Drift or blitz: what really is the best form of defence?

In the second of our series of tactical analysis articles, we look at the differences between drift defences and blitz defences.

TOKYO, 20 Sep - Attack may be the best form of defence, but in rugby, your defence can be your best form of attack. 

The best defences will not just neutralise an attacking threat: an organised and efficient defensive line can put pressure on the attacking team, forcing them into errors and loss of possession. 

During the Rugby World Cup you will hear commentators talk about drift defences and blitz defences. But what is the difference between the two, and how can you tell which defensive method a team is using?

Drift defence

When an attacker runs into a defender and both go to ground, play enters what is known as the breakdown. At this point, teams compete for possession of the ball.

In order to secure the ball back, the attacking team generally put more players into the breakdown, leaving the defensive team with more men on their feet and in a better position to influence the game.

However, if the attacking team can recycle that ball through several phases and move play across the field, forcing tackle after tackle and taking more players out of the game, the defence is pulled out of shape and may eventually struggle to match up the number of attackers on either side of the breakdown.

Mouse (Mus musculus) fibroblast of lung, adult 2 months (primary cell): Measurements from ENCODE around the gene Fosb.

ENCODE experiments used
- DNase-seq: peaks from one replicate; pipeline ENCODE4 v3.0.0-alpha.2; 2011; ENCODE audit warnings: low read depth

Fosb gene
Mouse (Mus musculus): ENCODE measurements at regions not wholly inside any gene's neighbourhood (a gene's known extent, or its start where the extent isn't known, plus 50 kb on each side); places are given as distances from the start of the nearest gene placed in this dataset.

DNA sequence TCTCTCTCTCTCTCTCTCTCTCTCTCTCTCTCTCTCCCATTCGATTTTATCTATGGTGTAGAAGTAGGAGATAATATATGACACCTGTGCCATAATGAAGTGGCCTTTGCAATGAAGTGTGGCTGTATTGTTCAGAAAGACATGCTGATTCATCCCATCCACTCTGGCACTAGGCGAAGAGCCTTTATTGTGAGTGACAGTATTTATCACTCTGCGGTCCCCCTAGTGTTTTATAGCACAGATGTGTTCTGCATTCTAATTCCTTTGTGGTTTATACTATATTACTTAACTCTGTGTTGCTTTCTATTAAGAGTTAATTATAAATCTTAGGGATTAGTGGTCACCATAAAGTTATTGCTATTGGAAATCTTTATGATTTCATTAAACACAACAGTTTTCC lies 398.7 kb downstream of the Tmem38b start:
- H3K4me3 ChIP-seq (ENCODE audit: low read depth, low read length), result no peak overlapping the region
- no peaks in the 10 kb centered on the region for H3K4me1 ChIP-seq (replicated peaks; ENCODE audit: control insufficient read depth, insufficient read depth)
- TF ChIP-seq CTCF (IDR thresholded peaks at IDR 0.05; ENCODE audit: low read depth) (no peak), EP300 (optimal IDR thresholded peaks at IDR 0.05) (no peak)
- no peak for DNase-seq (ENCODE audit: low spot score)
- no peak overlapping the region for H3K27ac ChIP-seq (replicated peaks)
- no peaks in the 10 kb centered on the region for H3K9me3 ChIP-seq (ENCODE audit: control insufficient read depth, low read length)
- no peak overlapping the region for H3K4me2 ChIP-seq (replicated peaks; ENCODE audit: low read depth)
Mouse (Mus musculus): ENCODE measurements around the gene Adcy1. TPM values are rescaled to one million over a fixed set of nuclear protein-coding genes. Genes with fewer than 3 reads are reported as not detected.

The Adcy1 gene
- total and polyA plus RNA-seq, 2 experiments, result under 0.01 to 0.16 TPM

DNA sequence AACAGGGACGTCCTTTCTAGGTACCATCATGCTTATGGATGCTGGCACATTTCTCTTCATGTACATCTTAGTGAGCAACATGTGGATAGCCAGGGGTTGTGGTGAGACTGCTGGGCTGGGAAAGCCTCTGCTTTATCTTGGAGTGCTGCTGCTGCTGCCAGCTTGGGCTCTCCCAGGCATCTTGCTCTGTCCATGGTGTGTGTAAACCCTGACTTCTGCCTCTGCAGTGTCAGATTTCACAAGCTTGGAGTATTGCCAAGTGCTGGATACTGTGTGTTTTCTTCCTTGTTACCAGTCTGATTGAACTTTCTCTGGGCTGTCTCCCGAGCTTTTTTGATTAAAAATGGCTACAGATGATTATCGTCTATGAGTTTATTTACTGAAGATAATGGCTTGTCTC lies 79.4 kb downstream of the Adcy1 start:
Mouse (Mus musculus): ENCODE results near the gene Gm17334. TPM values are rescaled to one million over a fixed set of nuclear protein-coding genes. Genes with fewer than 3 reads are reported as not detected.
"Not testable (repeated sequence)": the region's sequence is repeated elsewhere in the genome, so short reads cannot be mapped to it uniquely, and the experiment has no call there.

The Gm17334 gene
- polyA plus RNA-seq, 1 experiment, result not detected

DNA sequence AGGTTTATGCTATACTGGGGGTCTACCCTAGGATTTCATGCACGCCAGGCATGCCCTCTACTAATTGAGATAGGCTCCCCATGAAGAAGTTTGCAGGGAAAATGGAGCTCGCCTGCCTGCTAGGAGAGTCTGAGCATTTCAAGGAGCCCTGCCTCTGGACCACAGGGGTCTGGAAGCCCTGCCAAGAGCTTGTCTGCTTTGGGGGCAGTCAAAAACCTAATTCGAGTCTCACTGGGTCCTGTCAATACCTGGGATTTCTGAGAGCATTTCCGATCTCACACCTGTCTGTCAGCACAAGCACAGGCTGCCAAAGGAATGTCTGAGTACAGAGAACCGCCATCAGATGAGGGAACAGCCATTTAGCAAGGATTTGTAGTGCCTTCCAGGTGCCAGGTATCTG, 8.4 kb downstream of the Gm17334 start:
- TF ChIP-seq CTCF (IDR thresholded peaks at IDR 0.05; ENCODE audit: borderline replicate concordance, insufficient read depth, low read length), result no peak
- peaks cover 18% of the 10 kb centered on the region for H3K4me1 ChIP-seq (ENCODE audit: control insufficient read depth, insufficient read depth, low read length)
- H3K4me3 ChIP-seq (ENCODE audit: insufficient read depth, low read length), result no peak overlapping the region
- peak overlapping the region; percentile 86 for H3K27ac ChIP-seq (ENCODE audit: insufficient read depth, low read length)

If the attacking team has seven players on the far side of the breakdown and the defensive team only has four, we would call that a three-man overlap.

Any overlap is hard to defend unless you employ the drift defence. As the name suggests, each defender drifts on to the attacker to their outside once a pass is made. As the defenders drift so they reduce the overlap.

In this example, Japan have four defenders and Scotland have five attackers. Look at how the defenders drift towards the far touchline as Scotland attack that way and Ayumu Goromaru makes a fantastic tackle to push Tommy Seymour into touch.

Blitz defence

In a blitz defence a defensive line rushes forward at speed to reduce the amount of space - and time - the attacking team has.

When attackers are hurried they make errors and do not have time to execute their planned defence-breaking plays.

Such pressure increases the chances of an attacking player being isolated and forced to turn over possession by being tackled without team-mates around him to secure the ball in the breakdown, or by kicking the ball away. 

In this example, Uruguay have a set defensive line and they sprint straight out to close down the space Wales have.

They make the tackle behind the gain line and get the turnover when Romain Poite blows his whistle to signal that Wales have been holding on in the ruck.

If an attacker is tackled behind the gain line it is much harder for his supporting players to run backwards and secure the ball. That is why stopping the attackers behind the gain line is such a key part of defending.

Key points

  • When teams are defending overlaps, look for them to drift across the pitch, conceding metres but preventing the attack from running in unopposed.
  • Where there is no overlap, look for teams to try and get into the face of the attackers quickly. If a defensive team can consistently get out of the blocks and close down the space in front of them we say they have good line speed.
  • Teams will switch between the blitz and drift defences depending on the situation they see in front of them. Try and see whether you can predict what the defence will do.

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RNS sl/rl/bo